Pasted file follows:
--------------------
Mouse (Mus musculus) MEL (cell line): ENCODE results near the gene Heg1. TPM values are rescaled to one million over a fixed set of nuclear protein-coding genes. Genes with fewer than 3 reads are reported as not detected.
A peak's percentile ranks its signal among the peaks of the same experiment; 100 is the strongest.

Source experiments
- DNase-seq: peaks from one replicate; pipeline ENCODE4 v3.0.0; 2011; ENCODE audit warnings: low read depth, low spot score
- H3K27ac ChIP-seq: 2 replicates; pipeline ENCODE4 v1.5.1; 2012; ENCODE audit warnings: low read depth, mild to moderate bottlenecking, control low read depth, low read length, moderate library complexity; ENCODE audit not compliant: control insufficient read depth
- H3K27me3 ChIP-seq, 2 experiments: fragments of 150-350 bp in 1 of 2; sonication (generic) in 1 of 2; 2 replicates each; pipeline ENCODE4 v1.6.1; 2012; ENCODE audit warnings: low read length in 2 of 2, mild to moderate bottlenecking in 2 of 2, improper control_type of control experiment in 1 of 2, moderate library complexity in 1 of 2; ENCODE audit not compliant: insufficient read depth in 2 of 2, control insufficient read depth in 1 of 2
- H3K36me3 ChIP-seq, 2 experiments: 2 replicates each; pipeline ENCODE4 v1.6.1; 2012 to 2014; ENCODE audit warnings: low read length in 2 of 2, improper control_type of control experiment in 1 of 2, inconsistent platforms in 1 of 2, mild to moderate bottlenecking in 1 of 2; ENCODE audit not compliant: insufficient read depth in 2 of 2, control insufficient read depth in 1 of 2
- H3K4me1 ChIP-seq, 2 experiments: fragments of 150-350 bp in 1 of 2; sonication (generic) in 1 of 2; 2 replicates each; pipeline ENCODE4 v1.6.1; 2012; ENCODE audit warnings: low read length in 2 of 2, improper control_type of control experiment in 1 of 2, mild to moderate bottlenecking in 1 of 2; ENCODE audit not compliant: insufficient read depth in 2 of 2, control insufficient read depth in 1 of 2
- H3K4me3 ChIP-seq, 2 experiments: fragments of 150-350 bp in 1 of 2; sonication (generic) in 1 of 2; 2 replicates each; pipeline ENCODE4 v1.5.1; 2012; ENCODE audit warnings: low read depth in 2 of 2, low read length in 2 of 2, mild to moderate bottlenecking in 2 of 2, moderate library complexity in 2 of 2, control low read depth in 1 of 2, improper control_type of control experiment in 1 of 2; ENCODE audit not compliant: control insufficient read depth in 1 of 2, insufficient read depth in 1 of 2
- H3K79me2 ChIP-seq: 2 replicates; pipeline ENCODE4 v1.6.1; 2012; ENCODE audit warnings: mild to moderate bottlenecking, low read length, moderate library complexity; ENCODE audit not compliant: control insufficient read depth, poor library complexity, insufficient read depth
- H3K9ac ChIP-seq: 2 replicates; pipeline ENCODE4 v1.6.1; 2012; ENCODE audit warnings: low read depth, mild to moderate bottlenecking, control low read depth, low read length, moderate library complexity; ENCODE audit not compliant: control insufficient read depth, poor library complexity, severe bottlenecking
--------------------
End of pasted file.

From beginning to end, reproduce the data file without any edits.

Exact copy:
Mouse (Mus musculus) MEL (cell line): ENCODE results near the gene Heg1. TPM values are rescaled to one million over a fixed set of nuclear protein-coding genes. Genes with fewer than 3 reads are reported as not detected.
A peak's percentile ranks its signal among the peaks of the same experiment; 100 is the strongest.

Source experiments
- DNase-seq: peaks from one replicate; pipeline ENCODE4 v3.0.0; 2011; ENCODE audit warnings: low read depth, low spot score
- H3K27ac ChIP-seq: 2 replicates; pipeline ENCODE4 v1.5.1; 2012; ENCODE audit warnings: low read depth, mild to moderate bottlenecking, control low read depth, low read length, moderate library complexity; ENCODE audit not compliant: control insufficient read depth
- H3K27me3 ChIP-seq, 2 experiments: fragments of 150-350 bp in 1 of 2; sonication (generic) in 1 of 2; 2 replicates each; pipeline ENCODE4 v1.6.1; 2012; ENCODE audit warnings: low read length in 2 of 2, mild to moderate bottlenecking in 2 of 2, improper control_type of control experiment in 1 of 2, moderate library complexity in 1 of 2; ENCODE audit not compliant: insufficient read depth in 2 of 2, control insufficient read depth in 1 of 2
- H3K36me3 ChIP-seq, 2 experiments: 2 replicates each; pipeline ENCODE4 v1.6.1; 2012 to 2014; ENCODE audit warnings: low read length in 2 of 2, improper control_type of control experiment in 1 of 2, inconsistent platforms in 1 of 2, mild to moderate bottlenecking in 1 of 2; ENCODE audit not compliant: insufficient read depth in 2 of 2, control insufficient read depth in 1 of 2
- H3K4me1 ChIP-seq, 2 experiments: fragments of 150-350 bp in 1 of 2; sonication (generic) in 1 of 2; 2 replicates each; pipeline ENCODE4 v1.6.1; 2012; ENCODE audit warnings: low read length in 2 of 2, improper control_type of control experiment in 1 of 2, mild to moderate bottlenecking in 1 of 2; ENCODE audit not compliant: insufficient read depth in 2 of 2, control insufficient read depth in 1 of 2
- H3K4me3 ChIP-seq, 2 experiments: fragments of 150-350 bp in 1 of 2; sonication (generic) in 1 of 2; 2 replicates each; pipeline ENCODE4 v1.5.1; 2012; ENCODE audit warnings: low read depth in 2 of 2, low read length in 2 of 2, mild to moderate bottlenecking in 2 of 2, moderate library complexity in 2 of 2, control low read depth in 1 of 2, improper control_type of control experiment in 1 of 2; ENCODE audit not compliant: control insufficient read depth in 1 of 2, insufficient read depth in 1 of 2
- H3K79me2 ChIP-seq: 2 replicates; pipeline ENCODE4 v1.6.1; 2012; ENCODE audit warnings: mild to moderate bottlenecking, low read length, moderate library complexity; ENCODE audit not compliant: control insufficient read depth, poor library complexity, insufficient read depth
- H3K9ac ChIP-seq: 2 replicates; pipeline ENCODE4 v1.6.1; 2012; ENCODE audit warnings: low read depth, mild to moderate bottlenecking, control low read depth, low read length, moderate library complexity; ENCODE audit not compliant: control insufficient read depth, poor library complexity, severe bottlenecking